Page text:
St. Pete City Council chair Charlie Gerdes wants to earn his re-election with as little funding from supporters as possible.
“I’m trying to see if I can set a record for the least cost per vote,” Gerdes said.
And he’s well on his way. Gerdes has raised just over $4,000 as of the most recent campaign finance reports that cover activity through mid-September. His opponent, Monica Abbott, has about triple the funds with $12,425 raised to date, including an $11,000 loan from herself.
If both candidates were newcomers to City Council, that would be a giant handicap for Gerdes. However, Gerdes has strong name recognition thanks to his nearly four years of service while Abbott is going to need every penny she can get to spread her name among city voters. And that, Gerdes said, is why running a grassroots campaign with limited funding is doable.
It’s not that Gerdes is taking his competition lightly.
“You hear groups who raise $15,000 or $20,000,” Gerdes said. “When you sit up on that dais and you hear group after group — arts organizations, homeless advocacy groups — asking for funding, it just seems like there’s so much more you could do with money [than spend it on an election].”
Of course, just because Gerdes is forgoing the big checks in lieu of smaller donations doesn’t mean those would-be donors are going to redirect those funds to other charities. While Gerdes didn’t specifically make this plea himself, if those donors know what he’s up to, maybe it’s something they’d consider.
And it’s not like he’s halting fundraising altogether. Gerdes took to Facebook last week announcing a $2,800 fundraising goal of contributions no more than $25 each.
“I am not a fan of the obscene amounts of money that are spent in political and election campaigns that could be used to help so many other worthy causes,” Gerdes wrote in his post.
He acknowledged that it does take some money to win an election and linked to his website where supporters could donate.
Gerdes has a number of key endorsements that will help him bridge the gap in fundraising, including both Tampa Bay area newspapers, the local police and firefighter unions, the Pinellas Realtor Association, the West Central Florida Federation of Labor and the Stonewall Democrats.
Abbott, it appears, has none.
But Gerdes is also running against an idea that could be difficult to trump. Abbott wants to serve St. Pete residents, and specifically those in her West St. Pete district, full-time. City Council members are considered part-time. Most who serve carry some other primary employment. Gerdes is an attorney. Abbott promises to commit her service full-time.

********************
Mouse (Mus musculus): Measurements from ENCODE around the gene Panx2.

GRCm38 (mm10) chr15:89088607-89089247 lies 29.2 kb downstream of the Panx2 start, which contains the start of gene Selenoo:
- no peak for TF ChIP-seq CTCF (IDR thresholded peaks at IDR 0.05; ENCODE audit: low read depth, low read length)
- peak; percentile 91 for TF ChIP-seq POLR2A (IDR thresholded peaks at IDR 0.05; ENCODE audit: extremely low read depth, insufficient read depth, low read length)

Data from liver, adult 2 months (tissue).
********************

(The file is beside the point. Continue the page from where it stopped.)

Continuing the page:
That’s something Abbott is trying to use in her favor. She claims that the limited time Gerdes has to focus on City Council matters has been used primarily on citywide issues and not to better his individual district. Gerdes disagrees.
“I’m hoping that my record will speak for itself,” Gerdes said.
He rifled through a list of things he’s had a hand in bringing to West St. Pete, including a movie theater at Tyrone Square Mall, bike trail expansions, movies in the park and, perhaps most importantly, selling Raytheon to a buyer who will likely ensure it is developed into a mixed-use area rife for economic development.
Even still, Gerdes acknowledged that he has put a lot of focus on citywide issues.
“We’re accountable to the entire city,” Gerdes said. “We’re supposed to be looking out for the interest as a whole. Whatever is good for an area is typically good for an entire city.”
Gerdes is working on drafting a new deal with the Tampa Bay Rays that would allow them to look outside the city for possible stadium sites. A previous deal brokered by Mayor Rick Kriseman was deadlocked 4-4 on City Council with Gerdes being one of the supporters.
Gerdes hopes to have a new deal before the current City Council. Gerdes thinks his plan will gain that one extra vote needed.
One argument among naysayers is the previous deal wasn’t lucrative enough for the city. It would have required the Rays to pay a yearly sliding scale fee to the city if they left Tropicana Field.
Gerdes’ plan includes asking for a search fee of $1.4 million right off the back. It would then require about $2.4 million or $2.5 million per year the lease is broken. His deal would also include state bonds still not paid out in the return to the city. That’s another $12 million-$14 million in benefit to the city.
The Tampa Bay Times estimates that redeveloping Tropicana Field before the Tampa Bay Rays’ lease is up could yield about $500 million in economic development.
Gerdes also hopes to continue work on an economic development plan and a Smart Growth study that would actively seek companies to relocate or expand in St. Pete.
Gerdes and Abbott face each other at the ballot box November 3.